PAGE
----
Foster Families Can Shop for Free Clothing at This Western New York Charity

iStock.com/goodmoments
iStock.com/goodmoments

There are nearly 438,000 children in the U.S. foster care system, and many of them come to their foster families needing clothes and shoes. Erin Richeal, Cheryl Flick, and Kara Brody, three foster parents from western New York, have gotten together to start a free clothing bank dedicated to providing foster kids with the wardrobe staples they need, WGRZ reports.

Foster Love Closet is a free clothing bank located in the Town Line Lutheran Church in Alden, New York, and it's now collecting donations. Open two days a week, the foster kid charity allows foster families to pick up a week's worth of kids' clothing at a time. Items like shirts and pants, as well as extra necessities like coats, socks, shoes, underwear, and pajamas, are set up in the charity's 2000-square-foot space. All socks and underwear are brand new, and any other items are either new or gently used.

There's something for foster kids of all ages, from infants to older teens. Foster parents with valid placement papers and a photo ID are welcome to pick up clothes for their foster kids four times a year, or whenever a new child moves into their home. Families are encouraged to bring their foster kids along to "shop" for the free clothes.

If you're looking to contribute to the Foster Love Closet's inventory, the center is now accepting clothes free of rips, holes, and stains that are appropriate for the spring and summer months. You can also support them by purchasing something off their Amazon wishlist.

[h/t WGRZ]

You Can Buy an Extinct Volcano in Devon, England, for $60,000

People buy private islands, so why not buy a private volcano? Posbury Clump, a 250-million-year-old inactive volcano located in Devon, England, could be yours for the seemingly reasonable price of about $60,0000.

As Smithsonian reports, the volcano is 500 feet tall at its peak and surrounded by 4.9 acres of woodland (holly, oak, and ash trees), so you get sweeping views of the English countryside. The wooded outcrop and rolling hills make Posbury Clump look less like a volcano and more like a forest. Architects used the basalt stone from a former on-site quarry to build two of the area's most famous structures: Crediton Church and Medland Manor.

Because of its unique potassium-rich lava and other rare geological features, Posbury Clump has been designated a site of scientific interest, and as such has been formally marked for conservation.

Currently, only a few houses reside in the area, but Posbury—settled during the Iron Age, between about 800 BCE and AD 100—once housed convent Posbury St Francis, which was a part of the Posbury Clump estate. Those interested in possibly purchasing the volcano can contact agent Jackson-Stops. The cost is £50,000, or around $60,800, which is about what you'd pay to rent a studio apartment in New York City's Tribeca neighborhood for one year.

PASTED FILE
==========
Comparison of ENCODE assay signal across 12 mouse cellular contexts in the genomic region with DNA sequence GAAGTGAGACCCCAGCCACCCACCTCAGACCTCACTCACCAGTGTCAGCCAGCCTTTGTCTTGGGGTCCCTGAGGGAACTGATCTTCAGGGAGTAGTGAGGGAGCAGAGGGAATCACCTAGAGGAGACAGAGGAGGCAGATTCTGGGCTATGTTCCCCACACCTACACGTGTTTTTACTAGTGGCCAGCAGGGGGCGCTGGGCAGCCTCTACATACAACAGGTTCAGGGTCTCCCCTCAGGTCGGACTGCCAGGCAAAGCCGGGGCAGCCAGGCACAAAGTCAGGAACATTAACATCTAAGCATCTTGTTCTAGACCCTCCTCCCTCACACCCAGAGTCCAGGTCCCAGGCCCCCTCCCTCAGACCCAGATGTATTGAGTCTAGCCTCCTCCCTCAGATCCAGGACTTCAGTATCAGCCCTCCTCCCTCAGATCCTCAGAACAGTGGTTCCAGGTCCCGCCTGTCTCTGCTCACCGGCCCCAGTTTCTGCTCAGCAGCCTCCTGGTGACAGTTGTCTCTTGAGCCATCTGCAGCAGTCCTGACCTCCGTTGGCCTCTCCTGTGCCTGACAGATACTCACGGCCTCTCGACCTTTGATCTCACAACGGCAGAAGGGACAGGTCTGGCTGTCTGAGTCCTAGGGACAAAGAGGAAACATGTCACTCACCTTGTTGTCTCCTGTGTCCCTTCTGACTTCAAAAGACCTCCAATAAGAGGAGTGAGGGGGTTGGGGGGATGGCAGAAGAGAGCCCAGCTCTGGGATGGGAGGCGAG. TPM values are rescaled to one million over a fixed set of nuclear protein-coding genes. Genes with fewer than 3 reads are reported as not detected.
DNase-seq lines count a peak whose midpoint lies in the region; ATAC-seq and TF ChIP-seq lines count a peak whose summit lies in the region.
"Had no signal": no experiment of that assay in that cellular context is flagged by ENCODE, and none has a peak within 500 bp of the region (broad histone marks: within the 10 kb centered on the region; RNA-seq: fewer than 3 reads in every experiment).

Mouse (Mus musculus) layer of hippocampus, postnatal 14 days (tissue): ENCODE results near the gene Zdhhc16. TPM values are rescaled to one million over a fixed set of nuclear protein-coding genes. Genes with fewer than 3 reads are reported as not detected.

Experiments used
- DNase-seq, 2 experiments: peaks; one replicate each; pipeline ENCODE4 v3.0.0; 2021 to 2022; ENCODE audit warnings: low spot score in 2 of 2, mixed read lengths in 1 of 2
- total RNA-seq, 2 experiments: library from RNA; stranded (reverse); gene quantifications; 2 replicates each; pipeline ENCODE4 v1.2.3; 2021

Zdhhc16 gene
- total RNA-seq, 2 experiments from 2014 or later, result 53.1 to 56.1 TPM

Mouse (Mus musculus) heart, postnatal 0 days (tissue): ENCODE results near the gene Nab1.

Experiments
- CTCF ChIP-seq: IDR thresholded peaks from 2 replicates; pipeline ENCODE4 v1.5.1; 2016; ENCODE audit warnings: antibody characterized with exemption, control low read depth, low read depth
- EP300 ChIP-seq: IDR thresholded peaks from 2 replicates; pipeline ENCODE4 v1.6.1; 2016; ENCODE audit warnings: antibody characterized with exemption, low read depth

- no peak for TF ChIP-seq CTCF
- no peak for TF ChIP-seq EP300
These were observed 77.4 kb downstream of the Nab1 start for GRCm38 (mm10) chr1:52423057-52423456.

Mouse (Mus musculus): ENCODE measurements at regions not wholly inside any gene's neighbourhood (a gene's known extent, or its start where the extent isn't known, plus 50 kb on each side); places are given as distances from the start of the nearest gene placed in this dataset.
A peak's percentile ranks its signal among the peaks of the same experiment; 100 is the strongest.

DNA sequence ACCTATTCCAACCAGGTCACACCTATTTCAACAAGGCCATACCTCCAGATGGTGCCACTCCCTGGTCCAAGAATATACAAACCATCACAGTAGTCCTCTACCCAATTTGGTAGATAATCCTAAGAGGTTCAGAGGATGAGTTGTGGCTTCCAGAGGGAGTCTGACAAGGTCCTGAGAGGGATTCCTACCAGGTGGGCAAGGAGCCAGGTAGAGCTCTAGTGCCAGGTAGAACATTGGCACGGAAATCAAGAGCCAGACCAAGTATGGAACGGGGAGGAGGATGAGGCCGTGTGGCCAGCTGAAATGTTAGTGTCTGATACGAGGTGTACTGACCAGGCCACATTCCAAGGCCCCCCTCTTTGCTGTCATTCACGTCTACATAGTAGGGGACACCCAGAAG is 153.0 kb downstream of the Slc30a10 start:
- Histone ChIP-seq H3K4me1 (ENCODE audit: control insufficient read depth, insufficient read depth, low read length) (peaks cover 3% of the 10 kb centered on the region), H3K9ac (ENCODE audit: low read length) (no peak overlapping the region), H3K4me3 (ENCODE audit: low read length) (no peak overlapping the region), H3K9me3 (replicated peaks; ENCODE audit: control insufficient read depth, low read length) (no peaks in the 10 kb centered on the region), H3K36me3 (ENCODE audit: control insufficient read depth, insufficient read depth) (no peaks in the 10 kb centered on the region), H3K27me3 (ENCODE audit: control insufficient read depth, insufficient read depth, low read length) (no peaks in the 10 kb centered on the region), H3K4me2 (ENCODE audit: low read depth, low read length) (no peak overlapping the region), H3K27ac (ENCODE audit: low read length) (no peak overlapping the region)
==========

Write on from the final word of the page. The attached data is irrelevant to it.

Just remember: If you do buy the volcano, you won't be the first person to purchase such a thing. According to Atlas Obscura, famed cartoonist-turned-oddities-collector Robert Ripley tried to purchase Parícutin (a baby volcano that suddenly sprung up from a cornfield in Mexico) in 1943, but was beaten to the punch by muralist Gerardo Murillo. Several individuals have privately owned New Zealand's active Whakaari volcano, and people privately own volcanoes in California and Oregon, too.

Reality Bites: A Humongous Tick That Chases Its Prey Has Been Found in the Netherlands

ironman100/iStock via Getty Images
ironman100/iStock via Getty Images

Humans have long been discouraged from tolerating the parasitic behavior of the tick. These pathogen-ridden arachnids latch onto their hosts for a blood buffet while transmitting a variety of diseases through their bites. Typically, ticks in infested areas wait for their hosts to stand or pass by and hope a bare leg presents itself.

But not all ticks are so passive. In the Netherlands, there have been reported sightings of Hyalomma marginatum, a kind of Andre the Giant of ticks that are twice the size of a more common species, Ixodes ricinus (sheep tick). Worse, they don’t sit idle. If they want to bite you, they’ll run after you.

The non-native species has been spotted twice in the past month. One was in Drenthe, a province in the northeastern part of the country, and the other was found in Achterhoek. They measure up to 0.2 inches but can grow to 0.7 inches when engorged with the blood of their hosts. The ticks are known to hide in brush. When they spot a potential meal, they run toward it. H. marginatum can detect a victim from up to 30 feet away and track it for 10 minutes before abandoning pursuit.

The species is typically found in northern Africa and Asia as well as parts of southern and eastern Europe. How did they get to the Netherlands? Researchers theorize they hitchhiked on migratory birds. And while their appearances have been scarce, they’re still a cause for concern. H. marginatum is known to harbor the virus that causes Crimean-Congo hemorrhagic fever, which lists uncontrolled bleeding among its undesirable symptoms. The ticks, which were collected for analysis, tested negative for that disease but one was positive for the bacteria Rickettsia aeschlimannii, which causes spotted fever.

There have been no sightings of H. marginatum in the U.S., but native ticks remain a perpetual concern. If you’re outdoors, it’s always a good idea to monitor yourself for ticks and take steps to remove them safely.

[h/t LiveScience]

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